Coltsfoot is a low-growing perennial (up to 30 Om high) with fleshy, woolly leaves. In early spring, the 'Plant produces a stem with a single golden-yellow, nar?row, ligulate flower head that blooms from April to June. .As the stem dies, the hoof-shaped leaves appear. The plant is native to Europe, but also grows widely in sandy places throughout the United States and Canada. Colts?loot is collected widely from wild plants in the Balkans, astern Europe (Bulgaria, Czechoslovakia, Hungary, Po?land, the former Yugoslavia), and Italy. It has also been a part of Chinese folk medicine for centuries. The morphology and anatomy of coltsfoot have been described in etail, including the plant's underground parts? A later report on leaf differentiation is also available.
As part of its Latin name Tussi/ago implies, Goltsfoot is reputed as an antitussive. The buds, flowers, and leaves of coltsfoot have long been used in traditional medicine for dry cough and throat irritation. The plant has lound particular use in Chinese herbal medicine for the treatment of respiratory diseases, including cough, asthma, and acute and chronic bronchitis. It is also a component of numerous European commercial herbal preparations for the treatment of respiratory disorders. A mixture containing coltsfoot has been smoked for the management of coughs and wheezes, but the smoke is potentially irritating. Its silky seeds were once used as a stuffing for mattresses and pillows.6 Extracts of coltsfoot had once been used as flavorings for candies. All early references emphasize the usefulness of coltsfoot's muci?lage for soothing throat and mouth irritation.
Coltsfoot contains a number of diverse components including tannins, a mucilage, terpene alco?hols, carotenoids, and flavonoids. The mucilage is present in a concentration of about 8%. It yields sugars lollowing hydrolysis including arabinose, fructose, galac?tose, glucose, and others. Water-soluble polysaccha?rides from coltsfoot leaves have been reported. Mucilaginous polysacchrides have been investigated in another report. Tussilagone, a sesquiterpene, has been isolated from ether extracts of the plant. It is a potent cardiovascular and respiratory stimulant.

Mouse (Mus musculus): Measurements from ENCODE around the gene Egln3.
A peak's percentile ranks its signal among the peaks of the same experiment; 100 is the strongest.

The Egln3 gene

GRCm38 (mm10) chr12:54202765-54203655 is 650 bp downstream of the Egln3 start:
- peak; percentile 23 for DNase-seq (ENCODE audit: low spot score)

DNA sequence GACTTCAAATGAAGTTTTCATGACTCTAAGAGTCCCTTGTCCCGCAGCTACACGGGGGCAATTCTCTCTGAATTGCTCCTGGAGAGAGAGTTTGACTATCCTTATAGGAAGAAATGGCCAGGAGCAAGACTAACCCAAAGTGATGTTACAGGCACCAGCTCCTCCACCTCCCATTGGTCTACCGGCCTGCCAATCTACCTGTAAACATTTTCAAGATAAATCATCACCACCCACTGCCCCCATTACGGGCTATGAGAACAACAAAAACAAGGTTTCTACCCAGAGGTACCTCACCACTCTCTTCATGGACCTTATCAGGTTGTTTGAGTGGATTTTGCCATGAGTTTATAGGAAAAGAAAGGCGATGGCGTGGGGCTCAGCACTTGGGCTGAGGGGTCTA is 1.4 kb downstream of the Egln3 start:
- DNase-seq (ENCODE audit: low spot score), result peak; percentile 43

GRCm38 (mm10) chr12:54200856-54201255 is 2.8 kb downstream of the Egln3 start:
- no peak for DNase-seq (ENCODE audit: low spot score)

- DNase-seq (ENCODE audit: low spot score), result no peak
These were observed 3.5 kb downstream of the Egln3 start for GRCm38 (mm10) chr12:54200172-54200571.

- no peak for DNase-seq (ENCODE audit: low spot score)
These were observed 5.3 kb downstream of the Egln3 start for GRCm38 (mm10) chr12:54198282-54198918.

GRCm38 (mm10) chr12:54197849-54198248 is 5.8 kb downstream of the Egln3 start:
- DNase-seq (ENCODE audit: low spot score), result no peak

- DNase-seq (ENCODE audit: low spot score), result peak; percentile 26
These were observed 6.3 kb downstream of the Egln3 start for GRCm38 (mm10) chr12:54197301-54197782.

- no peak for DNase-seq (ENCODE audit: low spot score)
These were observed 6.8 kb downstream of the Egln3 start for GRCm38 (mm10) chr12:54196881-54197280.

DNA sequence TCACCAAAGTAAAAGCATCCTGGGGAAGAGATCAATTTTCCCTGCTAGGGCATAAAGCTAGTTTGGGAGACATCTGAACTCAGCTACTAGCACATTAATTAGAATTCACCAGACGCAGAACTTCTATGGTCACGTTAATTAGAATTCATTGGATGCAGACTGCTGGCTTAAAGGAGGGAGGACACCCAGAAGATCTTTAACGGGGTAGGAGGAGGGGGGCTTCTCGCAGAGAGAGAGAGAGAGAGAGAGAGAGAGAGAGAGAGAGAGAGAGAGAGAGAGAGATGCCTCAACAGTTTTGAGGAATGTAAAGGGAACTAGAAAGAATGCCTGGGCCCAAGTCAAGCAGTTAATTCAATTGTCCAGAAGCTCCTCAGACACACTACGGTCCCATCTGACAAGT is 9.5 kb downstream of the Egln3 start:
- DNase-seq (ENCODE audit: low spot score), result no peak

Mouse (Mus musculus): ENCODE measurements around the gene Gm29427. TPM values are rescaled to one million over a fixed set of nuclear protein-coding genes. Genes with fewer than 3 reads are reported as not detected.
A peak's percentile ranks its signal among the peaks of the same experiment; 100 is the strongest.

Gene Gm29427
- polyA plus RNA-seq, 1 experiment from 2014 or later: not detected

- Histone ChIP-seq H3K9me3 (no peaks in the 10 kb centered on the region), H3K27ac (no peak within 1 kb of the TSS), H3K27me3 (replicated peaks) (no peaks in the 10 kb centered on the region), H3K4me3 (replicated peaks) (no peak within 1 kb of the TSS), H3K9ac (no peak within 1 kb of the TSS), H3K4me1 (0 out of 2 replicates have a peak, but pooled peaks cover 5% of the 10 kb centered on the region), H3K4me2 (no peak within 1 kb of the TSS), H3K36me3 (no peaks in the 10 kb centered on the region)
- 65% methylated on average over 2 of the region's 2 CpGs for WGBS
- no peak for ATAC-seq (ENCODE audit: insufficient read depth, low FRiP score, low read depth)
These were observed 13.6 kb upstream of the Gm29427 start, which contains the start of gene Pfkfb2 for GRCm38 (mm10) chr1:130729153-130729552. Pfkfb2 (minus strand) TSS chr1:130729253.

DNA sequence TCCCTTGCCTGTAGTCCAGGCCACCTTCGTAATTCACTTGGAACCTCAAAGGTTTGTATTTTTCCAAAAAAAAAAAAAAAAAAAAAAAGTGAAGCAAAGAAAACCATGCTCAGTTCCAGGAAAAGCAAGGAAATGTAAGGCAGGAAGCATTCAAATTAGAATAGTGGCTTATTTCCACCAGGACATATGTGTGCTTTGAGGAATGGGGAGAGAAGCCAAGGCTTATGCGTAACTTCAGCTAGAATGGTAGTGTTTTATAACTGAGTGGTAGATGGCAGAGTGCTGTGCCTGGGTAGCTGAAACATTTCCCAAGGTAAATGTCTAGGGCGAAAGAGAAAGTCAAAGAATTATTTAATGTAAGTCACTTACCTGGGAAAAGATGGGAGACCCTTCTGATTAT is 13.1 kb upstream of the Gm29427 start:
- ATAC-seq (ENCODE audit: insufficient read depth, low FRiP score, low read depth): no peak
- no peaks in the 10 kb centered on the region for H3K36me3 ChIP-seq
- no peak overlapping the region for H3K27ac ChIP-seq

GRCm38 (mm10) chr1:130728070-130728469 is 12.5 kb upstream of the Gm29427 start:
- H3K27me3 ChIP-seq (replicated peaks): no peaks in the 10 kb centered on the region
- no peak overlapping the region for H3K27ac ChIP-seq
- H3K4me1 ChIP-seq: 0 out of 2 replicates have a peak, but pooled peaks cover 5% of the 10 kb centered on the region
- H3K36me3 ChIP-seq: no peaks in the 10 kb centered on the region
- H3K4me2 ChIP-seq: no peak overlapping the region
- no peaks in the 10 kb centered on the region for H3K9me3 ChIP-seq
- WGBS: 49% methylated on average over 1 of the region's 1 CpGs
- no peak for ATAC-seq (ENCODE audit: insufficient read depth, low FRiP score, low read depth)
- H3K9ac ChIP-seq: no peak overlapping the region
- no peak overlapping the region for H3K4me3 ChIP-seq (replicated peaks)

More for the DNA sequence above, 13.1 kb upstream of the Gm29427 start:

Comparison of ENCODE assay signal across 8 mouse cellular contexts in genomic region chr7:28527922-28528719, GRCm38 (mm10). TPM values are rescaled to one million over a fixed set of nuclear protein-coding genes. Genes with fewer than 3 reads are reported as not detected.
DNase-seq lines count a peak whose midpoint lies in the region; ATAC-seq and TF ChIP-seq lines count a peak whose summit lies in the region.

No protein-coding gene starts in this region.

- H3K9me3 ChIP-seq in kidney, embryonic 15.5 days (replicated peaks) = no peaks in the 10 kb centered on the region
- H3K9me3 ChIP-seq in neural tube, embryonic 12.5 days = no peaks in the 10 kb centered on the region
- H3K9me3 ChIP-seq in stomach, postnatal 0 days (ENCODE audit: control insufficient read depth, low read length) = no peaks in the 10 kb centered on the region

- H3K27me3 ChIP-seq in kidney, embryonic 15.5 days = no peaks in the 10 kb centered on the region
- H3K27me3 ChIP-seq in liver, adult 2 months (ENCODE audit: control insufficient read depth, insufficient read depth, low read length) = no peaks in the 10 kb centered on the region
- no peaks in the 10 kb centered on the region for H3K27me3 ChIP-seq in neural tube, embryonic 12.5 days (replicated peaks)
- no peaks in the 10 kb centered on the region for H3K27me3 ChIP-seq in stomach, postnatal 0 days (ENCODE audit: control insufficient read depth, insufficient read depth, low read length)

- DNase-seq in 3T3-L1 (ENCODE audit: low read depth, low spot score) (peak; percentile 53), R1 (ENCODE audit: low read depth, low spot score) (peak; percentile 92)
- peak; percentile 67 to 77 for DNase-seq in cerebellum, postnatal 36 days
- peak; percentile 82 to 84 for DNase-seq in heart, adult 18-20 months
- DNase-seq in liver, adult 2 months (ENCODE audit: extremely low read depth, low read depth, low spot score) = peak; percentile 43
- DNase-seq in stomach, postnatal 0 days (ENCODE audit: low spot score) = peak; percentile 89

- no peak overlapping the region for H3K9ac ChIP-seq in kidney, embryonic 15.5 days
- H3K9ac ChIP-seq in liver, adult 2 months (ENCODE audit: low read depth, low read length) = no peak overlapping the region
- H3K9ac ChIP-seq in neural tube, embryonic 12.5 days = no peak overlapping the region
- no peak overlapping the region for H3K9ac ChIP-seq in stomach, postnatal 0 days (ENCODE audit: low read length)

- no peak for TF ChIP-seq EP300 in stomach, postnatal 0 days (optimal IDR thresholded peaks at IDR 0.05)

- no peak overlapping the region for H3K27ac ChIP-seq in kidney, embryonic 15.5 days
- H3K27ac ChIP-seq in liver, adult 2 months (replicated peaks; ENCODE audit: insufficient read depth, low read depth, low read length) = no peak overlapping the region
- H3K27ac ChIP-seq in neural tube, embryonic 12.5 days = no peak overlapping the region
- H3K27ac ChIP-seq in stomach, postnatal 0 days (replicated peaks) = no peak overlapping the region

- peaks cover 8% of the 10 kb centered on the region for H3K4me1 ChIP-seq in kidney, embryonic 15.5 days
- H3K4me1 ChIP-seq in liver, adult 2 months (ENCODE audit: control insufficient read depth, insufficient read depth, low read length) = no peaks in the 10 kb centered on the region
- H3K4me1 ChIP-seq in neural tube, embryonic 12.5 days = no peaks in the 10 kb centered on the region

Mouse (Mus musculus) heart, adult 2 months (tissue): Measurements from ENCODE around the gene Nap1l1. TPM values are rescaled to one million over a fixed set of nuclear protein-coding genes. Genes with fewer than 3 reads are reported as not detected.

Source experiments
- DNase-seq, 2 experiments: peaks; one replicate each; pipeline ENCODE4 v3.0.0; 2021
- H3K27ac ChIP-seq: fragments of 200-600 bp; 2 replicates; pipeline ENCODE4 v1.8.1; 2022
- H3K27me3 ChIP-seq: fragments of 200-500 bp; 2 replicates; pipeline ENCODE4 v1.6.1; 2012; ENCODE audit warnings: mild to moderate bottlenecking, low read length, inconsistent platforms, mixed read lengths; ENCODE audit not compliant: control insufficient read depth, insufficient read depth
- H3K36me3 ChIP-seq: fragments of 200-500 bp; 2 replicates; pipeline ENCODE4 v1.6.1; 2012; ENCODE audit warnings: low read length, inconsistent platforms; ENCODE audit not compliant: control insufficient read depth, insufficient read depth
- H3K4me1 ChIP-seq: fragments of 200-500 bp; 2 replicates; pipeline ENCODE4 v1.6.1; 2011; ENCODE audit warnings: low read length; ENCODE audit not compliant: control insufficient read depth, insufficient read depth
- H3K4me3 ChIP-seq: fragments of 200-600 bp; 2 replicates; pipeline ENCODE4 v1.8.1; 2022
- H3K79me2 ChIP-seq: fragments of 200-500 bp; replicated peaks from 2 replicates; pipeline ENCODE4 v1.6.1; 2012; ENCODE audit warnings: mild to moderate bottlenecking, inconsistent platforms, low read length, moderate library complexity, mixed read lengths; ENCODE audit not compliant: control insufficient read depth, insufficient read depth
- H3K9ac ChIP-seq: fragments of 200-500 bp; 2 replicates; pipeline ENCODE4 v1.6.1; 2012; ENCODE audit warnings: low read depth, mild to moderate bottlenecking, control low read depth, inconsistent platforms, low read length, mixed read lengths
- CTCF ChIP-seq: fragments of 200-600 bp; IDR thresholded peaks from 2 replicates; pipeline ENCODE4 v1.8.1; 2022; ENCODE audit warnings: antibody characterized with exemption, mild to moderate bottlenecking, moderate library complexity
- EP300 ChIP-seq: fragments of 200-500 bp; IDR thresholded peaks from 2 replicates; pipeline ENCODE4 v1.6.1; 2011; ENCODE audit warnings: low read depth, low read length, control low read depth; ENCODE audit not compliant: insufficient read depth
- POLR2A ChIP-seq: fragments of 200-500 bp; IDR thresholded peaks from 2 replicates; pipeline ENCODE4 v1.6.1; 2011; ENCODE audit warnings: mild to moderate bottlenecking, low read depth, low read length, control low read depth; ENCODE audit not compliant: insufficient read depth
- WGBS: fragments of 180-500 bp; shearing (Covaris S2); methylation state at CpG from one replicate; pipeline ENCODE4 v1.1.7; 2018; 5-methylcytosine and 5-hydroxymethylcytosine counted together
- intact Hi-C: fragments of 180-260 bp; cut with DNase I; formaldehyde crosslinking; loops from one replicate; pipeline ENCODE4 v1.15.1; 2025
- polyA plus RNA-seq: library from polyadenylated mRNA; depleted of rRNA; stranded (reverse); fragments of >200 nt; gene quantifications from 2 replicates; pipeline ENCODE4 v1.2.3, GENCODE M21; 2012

Acids found in coltsfoot include caffeic, caffeoyltartaric, lerulic, gallic, p-hydroxybenzoic, tannic, malic, and tar?taric,a Farfaratin, a novel sesquiterpenoid compound, has been isolated from flower buds collected from the Shaanxi Province in China. At least 7 pyrrolizidine alkaloids, including tussilagin, senkirkine, and senecionine6 have been identified in coltsfoot. Coltsfoot leaves contain 2.8 to 4.1 ppm and the flowers 2.4 ppm senkirkine. Quantitative gas chromatographical analyses of pyrrolizi?dine alkaloids have been performed for various commer?cial coltsfoot preparations.
Other constituents in coltsfoot include choline, paraffin, phytosterols, amyrin, and volatile oil.6,8 A recent report reviews chemistry and other aspects of the plant.
Coltsfoot preparations have long been used to soothe sore throats. The mucilage is most likely responsible for the demulcent effect of the plant. The mucilage is destroyed by burning; smoking the plant or inhaling vapors of the leaves steeped in water Would not be expected to provide any degree of symptomatic relief. Instead, the smoke may exacerbate existing respi?ratory conditions. However, one source mentions colts?foot in the form of a medicinal cigarette to help relieve asthma. Coltsfoot components have been found to increase the cilia activity in the frog esophagus, and this action may contribute to the plant's expectorant effect. Related. conditions for which coltsfoot has been used include bronchitis, laryngitis, pertussis, influenza, and lung congestion.5,6,8 It is one of the most popular Euro?pean remedies to treat chest ailments. Coltsfoot, in a mixture of Chinese herbs, has been evaluated in 66 cases of convalescent asthmatics and found useful in decreasing airway obstruction.
Coltsfoot polysaccharides and flavonoids have anti-in?flammatory actions. This effect was similar to that of indomethacin in one report. Weak anti-inflammatory actions have also been observed when tested against induced rat paw edema.
A compound designated L-652,469, was isolated from coltsfoot buds. This compound has been found to be a platelet-activating factor (PAF) inhibitor and a calcium channel blocker. PAF is known to be an integral component of the complex cascade mechanism involved in both acute and chronic asthma, and a number of naturally.